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The 4th annual Symposium on Community and Policing, held last night, took a new direction this year with encouraging results. All prior events were held at the University of Nevada, Reno (UNR) and were fairly formal events; both the format and location affected who would attend and may not have reflected segments of the community.
This year it was held at the Boys & Girls Club on 9th Street, just down from the drive-in movie theater, taking a less formal approach while still taking on difficult issues in the community.
Law enforcement vehicles decorated the walkways, and smoke from the barbecue filled the large backyard of The Boys & Girls Club. Families sat on the lawn or milled around looking at the various tools of the trade brought to the event. The Sparks SWAT team was one of the favorites, with two armored vehicles and a variety of equipment.
While the crowd was predominantly children, many adults also took the opportunity to get a first-hand experience with the armored vehicles and ask questions about the various types of equipment on hand. SWAT members explained that the vehicles were largely used for defense, saying they protect them during hostile situations.
“Both sides were open, and while not always giving the answers people wanted, law enforcement officials and activists took the time to answer each one and receive feedback from community members.”
The more offensive tools included saws, shields, non lethal projectile launchers and a unloaded AR-15. SWAT officers explained the use of each tool and when and how they would be used. While most of the tools were strictly there on a look-don’t-touch basis, all ages seemed enthusiastic when they were told they could stand up in the turret of the armored vehicles.
Other departments included the Detention Response Team, who let people try on a variety of their equipment and described, to some shock, how and why the equipment was used. One story included how inmates will barricade doors with improvised tools, shoes or pencils, requiring large crowbar-type equipment to gain access to the room.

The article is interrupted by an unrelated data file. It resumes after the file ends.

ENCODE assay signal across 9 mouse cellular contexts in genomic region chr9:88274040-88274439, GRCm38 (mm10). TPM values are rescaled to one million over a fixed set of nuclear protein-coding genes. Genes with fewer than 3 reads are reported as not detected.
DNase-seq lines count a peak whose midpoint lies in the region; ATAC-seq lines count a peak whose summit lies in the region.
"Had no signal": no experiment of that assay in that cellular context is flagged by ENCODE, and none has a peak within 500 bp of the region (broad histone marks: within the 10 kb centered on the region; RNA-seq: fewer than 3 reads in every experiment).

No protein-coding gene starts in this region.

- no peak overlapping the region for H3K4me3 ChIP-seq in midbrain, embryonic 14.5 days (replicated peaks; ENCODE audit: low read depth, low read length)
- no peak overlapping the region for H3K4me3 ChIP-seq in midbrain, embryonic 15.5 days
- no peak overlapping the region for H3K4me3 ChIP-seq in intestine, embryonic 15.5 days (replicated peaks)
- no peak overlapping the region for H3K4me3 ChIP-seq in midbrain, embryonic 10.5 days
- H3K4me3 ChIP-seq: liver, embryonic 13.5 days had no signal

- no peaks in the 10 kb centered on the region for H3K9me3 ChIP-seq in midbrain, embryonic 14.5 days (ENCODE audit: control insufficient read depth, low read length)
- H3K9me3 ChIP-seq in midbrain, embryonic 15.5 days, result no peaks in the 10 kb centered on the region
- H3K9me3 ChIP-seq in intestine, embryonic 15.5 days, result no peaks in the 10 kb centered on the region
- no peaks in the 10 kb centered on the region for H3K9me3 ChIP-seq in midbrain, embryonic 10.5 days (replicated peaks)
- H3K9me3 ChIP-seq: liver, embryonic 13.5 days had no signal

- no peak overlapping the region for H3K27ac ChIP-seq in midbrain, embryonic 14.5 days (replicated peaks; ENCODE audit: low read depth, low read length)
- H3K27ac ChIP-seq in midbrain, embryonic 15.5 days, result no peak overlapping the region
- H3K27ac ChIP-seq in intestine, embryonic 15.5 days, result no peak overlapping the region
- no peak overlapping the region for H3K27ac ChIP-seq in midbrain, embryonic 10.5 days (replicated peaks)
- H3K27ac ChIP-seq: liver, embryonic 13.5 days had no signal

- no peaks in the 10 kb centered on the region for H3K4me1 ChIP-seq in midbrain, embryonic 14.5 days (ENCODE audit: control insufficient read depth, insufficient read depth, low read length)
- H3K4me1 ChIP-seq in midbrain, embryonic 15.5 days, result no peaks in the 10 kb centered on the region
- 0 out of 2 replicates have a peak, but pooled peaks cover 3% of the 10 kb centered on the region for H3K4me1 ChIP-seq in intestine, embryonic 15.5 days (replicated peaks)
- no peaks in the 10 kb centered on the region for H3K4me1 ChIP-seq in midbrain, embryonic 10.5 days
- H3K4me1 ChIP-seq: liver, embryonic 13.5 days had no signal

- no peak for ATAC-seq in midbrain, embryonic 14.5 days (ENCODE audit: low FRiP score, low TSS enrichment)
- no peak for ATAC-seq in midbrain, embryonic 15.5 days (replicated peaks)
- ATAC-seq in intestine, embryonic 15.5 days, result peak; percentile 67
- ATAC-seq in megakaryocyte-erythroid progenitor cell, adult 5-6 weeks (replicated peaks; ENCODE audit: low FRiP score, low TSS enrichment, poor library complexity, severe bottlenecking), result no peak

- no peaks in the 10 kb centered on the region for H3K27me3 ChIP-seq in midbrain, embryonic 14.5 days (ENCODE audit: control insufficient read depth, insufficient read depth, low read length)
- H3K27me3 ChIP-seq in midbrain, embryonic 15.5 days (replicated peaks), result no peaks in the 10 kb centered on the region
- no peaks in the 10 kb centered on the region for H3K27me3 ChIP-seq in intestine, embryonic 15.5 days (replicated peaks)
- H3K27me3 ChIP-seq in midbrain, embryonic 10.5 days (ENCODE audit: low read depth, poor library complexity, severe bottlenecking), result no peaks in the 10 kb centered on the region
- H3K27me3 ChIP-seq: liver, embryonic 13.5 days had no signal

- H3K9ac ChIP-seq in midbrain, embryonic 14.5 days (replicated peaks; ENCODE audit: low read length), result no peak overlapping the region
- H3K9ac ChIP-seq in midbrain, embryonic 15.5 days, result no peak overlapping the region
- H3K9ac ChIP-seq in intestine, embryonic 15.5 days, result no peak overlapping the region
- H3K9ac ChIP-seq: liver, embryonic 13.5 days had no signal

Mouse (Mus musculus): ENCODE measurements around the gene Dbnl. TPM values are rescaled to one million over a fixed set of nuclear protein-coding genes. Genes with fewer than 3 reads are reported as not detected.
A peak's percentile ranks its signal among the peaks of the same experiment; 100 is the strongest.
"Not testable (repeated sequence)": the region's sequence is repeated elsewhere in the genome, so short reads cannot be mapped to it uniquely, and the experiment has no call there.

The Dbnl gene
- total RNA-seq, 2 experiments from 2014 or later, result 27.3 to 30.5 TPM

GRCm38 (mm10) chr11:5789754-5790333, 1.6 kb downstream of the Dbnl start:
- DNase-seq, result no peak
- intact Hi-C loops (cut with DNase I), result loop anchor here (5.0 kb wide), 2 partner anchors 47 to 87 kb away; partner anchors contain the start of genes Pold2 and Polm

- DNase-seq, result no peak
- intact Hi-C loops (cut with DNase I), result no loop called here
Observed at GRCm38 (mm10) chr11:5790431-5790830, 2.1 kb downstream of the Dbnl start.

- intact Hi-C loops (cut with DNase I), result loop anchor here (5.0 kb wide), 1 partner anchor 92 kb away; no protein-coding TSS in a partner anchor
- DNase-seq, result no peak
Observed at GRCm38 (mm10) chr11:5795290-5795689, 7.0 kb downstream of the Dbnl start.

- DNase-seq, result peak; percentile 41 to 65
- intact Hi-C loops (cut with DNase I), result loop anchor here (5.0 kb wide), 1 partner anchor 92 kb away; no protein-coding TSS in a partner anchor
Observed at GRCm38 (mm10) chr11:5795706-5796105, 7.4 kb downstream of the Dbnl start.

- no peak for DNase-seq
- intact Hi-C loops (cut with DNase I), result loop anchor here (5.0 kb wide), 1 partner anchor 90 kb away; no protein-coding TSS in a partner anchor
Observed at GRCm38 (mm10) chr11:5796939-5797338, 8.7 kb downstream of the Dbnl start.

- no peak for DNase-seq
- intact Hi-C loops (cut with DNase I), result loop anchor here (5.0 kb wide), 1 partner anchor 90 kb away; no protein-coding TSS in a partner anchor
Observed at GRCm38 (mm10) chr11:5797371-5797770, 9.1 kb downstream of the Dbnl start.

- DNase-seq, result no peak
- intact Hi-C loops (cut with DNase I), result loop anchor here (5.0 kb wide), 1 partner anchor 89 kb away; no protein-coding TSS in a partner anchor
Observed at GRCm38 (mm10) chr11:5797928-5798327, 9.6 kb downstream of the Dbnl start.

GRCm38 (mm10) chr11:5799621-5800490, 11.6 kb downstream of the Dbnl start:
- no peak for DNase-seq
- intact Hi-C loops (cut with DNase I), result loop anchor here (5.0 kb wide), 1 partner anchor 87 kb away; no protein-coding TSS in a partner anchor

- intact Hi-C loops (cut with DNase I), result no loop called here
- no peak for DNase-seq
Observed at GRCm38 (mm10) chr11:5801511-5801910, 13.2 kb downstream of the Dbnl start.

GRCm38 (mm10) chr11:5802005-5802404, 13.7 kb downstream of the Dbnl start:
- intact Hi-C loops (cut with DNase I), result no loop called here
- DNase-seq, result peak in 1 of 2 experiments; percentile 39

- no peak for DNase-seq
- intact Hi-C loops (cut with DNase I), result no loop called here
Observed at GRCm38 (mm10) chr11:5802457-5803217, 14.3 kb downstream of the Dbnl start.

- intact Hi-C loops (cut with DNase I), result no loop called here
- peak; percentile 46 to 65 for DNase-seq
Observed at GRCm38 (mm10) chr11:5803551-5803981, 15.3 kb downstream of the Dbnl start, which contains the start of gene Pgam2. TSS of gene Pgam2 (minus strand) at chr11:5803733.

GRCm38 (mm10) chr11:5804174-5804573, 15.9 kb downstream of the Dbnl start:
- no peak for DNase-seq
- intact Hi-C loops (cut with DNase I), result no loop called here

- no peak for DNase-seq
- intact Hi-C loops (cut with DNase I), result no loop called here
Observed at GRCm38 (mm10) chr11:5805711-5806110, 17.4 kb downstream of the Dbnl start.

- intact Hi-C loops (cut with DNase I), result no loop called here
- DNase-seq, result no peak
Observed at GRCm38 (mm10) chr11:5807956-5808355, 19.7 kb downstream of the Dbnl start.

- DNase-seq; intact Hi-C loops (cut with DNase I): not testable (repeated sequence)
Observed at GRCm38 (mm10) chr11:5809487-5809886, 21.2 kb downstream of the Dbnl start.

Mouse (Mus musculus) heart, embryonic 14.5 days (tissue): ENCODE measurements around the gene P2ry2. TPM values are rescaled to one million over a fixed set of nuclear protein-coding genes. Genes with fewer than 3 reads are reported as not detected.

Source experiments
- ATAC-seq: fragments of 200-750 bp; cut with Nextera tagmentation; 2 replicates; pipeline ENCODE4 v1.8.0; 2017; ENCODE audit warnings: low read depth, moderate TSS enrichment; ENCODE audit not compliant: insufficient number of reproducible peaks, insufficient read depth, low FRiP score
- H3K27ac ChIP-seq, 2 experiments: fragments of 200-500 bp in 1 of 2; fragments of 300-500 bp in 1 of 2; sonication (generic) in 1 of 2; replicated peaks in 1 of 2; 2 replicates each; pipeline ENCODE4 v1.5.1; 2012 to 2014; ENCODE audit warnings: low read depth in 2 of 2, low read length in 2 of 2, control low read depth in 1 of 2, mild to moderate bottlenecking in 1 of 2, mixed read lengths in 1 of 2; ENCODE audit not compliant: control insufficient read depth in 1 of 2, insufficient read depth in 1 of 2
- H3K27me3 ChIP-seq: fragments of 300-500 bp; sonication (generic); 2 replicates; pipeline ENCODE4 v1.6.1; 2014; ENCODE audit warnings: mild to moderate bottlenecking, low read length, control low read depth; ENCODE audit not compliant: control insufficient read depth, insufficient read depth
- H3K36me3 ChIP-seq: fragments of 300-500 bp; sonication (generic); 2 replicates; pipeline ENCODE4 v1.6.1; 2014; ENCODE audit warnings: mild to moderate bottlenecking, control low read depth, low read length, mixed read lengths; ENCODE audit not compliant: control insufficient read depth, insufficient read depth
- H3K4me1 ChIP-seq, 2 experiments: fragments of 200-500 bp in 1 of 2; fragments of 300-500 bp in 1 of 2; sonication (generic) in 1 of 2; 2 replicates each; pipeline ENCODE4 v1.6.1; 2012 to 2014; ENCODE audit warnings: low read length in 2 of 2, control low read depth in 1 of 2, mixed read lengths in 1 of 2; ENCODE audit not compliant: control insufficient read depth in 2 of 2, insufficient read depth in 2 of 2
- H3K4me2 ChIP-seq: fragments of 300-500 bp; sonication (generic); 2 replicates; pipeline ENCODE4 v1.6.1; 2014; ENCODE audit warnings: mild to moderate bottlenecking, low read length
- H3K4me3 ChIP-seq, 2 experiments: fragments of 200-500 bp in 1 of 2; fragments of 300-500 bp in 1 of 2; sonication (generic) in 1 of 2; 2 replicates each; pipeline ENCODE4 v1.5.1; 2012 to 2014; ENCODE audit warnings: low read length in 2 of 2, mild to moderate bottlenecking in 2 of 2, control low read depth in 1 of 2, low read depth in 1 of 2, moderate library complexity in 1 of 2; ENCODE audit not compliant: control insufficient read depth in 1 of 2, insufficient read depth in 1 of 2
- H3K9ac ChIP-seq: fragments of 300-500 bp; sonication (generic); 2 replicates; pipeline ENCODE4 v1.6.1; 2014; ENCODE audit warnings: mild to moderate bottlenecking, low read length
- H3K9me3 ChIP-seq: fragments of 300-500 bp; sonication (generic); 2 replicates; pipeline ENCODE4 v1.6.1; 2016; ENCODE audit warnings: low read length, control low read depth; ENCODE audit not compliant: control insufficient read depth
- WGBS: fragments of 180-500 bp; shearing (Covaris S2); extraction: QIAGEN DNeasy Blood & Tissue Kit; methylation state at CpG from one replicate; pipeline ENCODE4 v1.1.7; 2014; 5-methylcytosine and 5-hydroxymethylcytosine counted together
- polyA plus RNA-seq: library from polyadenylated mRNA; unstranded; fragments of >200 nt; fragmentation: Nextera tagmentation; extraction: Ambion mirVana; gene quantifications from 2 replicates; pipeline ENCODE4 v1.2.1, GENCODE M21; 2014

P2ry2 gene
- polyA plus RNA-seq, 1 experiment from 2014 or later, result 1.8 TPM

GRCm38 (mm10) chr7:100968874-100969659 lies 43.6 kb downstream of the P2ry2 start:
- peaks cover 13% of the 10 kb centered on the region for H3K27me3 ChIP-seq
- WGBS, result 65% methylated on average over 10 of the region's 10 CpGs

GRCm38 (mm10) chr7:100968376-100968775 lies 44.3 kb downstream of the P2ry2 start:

Whatever the department the mood was upbeat and gave people a chance to learn more about the equipment and the individuals who use them. Photo opportunities abounded and free food and drink kept the mood boisterous and fun.
“Some members of the crowd said that they thought some law enforcement officers were racist.”
The inside was a much different environment as few children were to be seen, and most discussions were of a distinctly serious nature. Activist organizations were also on hand with their booths intermixed among those of law enforcement.
While they may have had different areas of interest, the topic was law enforcement. I spoke with Lori Robertson of PEP, a non-profit that assists families whose children have disabilities. She told me that this year’s less formal direction was very positive.
She said that some of the families she assists were at the event, something she attributed the event being more welcoming to the community. The main reason PEP was at the symposium was to educate both parents and children on what to do if questioned by the police. Robertson told me that it is most likely that the officer would be unaware that the child had a disability and that communicating this early on by the parents was of critical importance.
Adjacent to the activist and law enforcement booths were three large tables, each with a theme: Use of Force, Mental Health and Policing, and Immigration and refugees. Immigration and Refugees was the busiest by far, as well as the most heated. Police and activists fielded difficult question after difficult question.